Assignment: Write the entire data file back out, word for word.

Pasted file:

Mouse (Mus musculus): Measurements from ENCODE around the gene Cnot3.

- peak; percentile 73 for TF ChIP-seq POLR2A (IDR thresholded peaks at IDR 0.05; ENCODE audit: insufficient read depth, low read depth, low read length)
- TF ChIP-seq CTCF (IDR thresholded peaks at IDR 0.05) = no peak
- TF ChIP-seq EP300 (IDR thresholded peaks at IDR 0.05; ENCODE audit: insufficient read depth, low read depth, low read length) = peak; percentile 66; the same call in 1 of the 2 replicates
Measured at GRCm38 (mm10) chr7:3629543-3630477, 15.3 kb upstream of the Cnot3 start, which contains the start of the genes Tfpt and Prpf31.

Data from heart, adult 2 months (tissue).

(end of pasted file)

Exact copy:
Mouse (Mus musculus): Measurements from ENCODE around the gene Cnot3.

- peak; percentile 73 for TF ChIP-seq POLR2A (IDR thresholded peaks at IDR 0.05; ENCODE audit: insufficient read depth, low read depth, low read length)
- TF ChIP-seq CTCF (IDR thresholded peaks at IDR 0.05) = no peak
- TF ChIP-seq EP300 (IDR thresholded peaks at IDR 0.05; ENCODE audit: insufficient read depth, low read depth, low read length) = peak; percentile 66; the same call in 1 of the 2 replicates
Measured at GRCm38 (mm10) chr7:3629543-3630477, 15.3 kb upstream of the Cnot3 start, which contains the start of the genes Tfpt and Prpf31.

Data from heart, adult 2 months (tissue).